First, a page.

My Experience Worshipping at Calvary — St. George’s
Earlier this afternoon, while walking from Murray Hill to Union Square, I passed by the Parish of Calvary — St. George’s in Gramercy Park. I had walked this church multiple times without ever going in, so I decided to step in for a few minutes of meditation. It was 5:50 p.m. and since their evening service starts at 6 p.m., I decided to stay for the service. And I’m glad I did because the service was quite unusual for an Episcopal church (or at least, the Episcopal churches I’ve been to).
The interior looked like most Episcopal churches I’ve been to — stained glasses, pews with cushions to kneel on, a high pulpit, the works. But I also noticed a big white screen projecting the liturgy, the reading for the service, lyrics of the songs, etc. There was no choir will richly-robed men and women holding hymnals and singing their hearts out to God. Instead, there was a band that sang devotionals closer to Christian rock than traditional hymns. The sermon was about predestination, with a strong apologetic tone where the pastor made a poor comparison between Islam and Christianity, saying that Allah, or the God of Islam, is one who sits up there waiting for people to come to him, whereas the God of Christianity is in our midst waiting for us to meet him. Regardless, I am glad I stayed for the service, though I was slightly disappointed to see that there were less than 25 people there. My first reaction after leaving the church — wow, that’s an interesting Episcopal Evangelical church.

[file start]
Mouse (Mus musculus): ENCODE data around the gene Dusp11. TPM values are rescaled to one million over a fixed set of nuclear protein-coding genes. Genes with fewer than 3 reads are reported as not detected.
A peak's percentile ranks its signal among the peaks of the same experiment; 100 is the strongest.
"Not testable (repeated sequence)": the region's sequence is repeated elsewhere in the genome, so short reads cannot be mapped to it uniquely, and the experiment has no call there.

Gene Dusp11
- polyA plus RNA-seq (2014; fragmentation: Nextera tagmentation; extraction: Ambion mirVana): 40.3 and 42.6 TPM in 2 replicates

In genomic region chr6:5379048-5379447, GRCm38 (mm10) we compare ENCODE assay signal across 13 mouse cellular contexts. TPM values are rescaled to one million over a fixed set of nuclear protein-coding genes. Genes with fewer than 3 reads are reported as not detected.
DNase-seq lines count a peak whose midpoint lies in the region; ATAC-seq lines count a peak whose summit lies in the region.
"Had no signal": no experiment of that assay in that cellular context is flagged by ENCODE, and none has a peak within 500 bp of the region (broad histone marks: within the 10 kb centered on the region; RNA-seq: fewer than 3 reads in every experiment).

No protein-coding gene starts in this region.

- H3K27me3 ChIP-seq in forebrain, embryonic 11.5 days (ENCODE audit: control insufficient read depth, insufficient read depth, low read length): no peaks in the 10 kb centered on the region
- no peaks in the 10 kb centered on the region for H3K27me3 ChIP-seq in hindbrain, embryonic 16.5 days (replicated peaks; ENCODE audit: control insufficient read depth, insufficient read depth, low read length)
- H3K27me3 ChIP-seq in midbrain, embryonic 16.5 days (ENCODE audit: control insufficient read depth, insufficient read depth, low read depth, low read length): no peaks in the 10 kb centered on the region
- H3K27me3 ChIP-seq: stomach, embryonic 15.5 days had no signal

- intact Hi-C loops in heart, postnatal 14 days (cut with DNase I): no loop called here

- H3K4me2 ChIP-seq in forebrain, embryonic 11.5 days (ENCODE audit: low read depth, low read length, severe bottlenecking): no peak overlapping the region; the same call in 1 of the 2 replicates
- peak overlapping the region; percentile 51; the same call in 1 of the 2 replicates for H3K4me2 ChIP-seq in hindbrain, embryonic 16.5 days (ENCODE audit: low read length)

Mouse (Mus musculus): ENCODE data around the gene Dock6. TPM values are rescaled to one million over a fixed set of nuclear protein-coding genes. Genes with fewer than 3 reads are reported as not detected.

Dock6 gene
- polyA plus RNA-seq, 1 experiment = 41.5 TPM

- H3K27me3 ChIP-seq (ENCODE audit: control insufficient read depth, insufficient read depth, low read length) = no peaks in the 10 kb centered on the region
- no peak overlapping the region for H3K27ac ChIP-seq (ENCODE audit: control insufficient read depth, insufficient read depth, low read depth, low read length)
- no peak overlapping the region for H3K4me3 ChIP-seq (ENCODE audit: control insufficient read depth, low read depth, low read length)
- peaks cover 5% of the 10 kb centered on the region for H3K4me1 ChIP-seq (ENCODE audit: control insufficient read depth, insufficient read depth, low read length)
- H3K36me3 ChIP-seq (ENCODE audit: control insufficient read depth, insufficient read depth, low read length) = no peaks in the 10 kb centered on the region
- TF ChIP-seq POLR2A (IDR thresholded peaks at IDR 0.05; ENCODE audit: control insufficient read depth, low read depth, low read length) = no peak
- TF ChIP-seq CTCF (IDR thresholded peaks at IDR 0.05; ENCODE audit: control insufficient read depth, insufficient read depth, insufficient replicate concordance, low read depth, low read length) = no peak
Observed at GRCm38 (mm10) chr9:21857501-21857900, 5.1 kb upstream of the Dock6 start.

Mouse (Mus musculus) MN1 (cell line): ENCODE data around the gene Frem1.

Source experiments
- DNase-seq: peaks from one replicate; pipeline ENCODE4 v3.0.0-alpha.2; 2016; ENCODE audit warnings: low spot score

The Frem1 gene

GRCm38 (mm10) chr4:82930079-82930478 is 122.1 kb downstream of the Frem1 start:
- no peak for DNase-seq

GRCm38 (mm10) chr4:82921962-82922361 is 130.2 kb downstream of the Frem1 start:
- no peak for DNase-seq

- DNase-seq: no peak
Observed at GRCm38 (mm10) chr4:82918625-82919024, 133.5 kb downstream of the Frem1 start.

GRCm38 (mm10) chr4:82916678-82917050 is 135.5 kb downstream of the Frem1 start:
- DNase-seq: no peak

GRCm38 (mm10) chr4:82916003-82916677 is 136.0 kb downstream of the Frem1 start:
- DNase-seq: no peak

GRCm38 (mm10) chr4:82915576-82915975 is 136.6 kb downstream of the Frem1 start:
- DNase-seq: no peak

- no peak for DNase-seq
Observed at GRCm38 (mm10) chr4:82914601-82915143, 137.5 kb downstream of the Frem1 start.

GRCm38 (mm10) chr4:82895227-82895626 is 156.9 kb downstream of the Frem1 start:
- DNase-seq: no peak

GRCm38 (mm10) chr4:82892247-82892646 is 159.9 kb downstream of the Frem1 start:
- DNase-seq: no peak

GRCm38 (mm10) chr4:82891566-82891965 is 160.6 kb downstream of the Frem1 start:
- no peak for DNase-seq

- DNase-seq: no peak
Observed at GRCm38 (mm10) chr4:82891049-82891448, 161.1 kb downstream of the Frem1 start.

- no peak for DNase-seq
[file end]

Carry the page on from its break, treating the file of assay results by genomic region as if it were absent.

Later, when I read up the history of the church — I found out that three churches that comprise Calvary - St. George’s: St. George’s Church, Calvary Church and Church of the Holy Communion (which was sold to a drug rehabilitation program because of dwindling finances, and is now an upscale marketplace). The Church of Holy Communion has a fascinating evangelical Catholic history, and St. George’s Church has an equally interesting evangelical Episcopal history. I’d be interesting in learning about other churches with distinct theologies that have merged, what prompted them to do so, and what challenges they might face (theological, and otherwise) as a result of merging.